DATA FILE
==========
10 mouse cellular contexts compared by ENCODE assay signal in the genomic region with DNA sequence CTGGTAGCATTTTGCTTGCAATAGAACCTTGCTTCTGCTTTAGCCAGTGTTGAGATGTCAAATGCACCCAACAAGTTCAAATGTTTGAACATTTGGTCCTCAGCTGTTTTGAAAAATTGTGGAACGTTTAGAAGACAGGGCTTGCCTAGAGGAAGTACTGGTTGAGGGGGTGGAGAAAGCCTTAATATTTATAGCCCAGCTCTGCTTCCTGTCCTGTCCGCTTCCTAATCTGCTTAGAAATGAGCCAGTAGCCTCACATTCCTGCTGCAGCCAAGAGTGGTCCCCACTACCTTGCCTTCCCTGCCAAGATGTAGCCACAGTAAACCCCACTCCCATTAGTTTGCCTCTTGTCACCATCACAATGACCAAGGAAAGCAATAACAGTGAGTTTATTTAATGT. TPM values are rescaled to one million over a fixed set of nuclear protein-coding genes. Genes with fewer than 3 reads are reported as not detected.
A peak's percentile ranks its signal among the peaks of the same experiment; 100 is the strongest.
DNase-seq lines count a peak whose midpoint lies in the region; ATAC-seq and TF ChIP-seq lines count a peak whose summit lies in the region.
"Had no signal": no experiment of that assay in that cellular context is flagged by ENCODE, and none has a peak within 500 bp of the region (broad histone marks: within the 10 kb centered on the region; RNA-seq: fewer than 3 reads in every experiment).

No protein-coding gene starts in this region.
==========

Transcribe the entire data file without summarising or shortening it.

10 mouse cellular contexts compared by ENCODE assay signal in the genomic region with DNA sequence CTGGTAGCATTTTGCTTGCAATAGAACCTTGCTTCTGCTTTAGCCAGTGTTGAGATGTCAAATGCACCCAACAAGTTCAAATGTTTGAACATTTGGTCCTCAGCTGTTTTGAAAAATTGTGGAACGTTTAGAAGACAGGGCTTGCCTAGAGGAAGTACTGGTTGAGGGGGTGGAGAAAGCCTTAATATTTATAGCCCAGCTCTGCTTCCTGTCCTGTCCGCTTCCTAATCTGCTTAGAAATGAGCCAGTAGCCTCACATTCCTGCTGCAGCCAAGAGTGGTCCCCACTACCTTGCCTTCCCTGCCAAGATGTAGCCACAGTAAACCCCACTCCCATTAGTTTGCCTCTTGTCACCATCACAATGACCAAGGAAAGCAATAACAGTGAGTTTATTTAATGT. TPM values are rescaled to one million over a fixed set of nuclear protein-coding genes. Genes with fewer than 3 reads are reported as not detected.
A peak's percentile ranks its signal among the peaks of the same experiment; 100 is the strongest.
DNase-seq lines count a peak whose midpoint lies in the region; ATAC-seq and TF ChIP-seq lines count a peak whose summit lies in the region.
"Had no signal": no experiment of that assay in that cellular context is flagged by ENCODE, and none has a peak within 500 bp of the region (broad histone marks: within the 10 kb centered on the region; RNA-seq: fewer than 3 reads in every experiment).

No protein-coding gene starts in this region.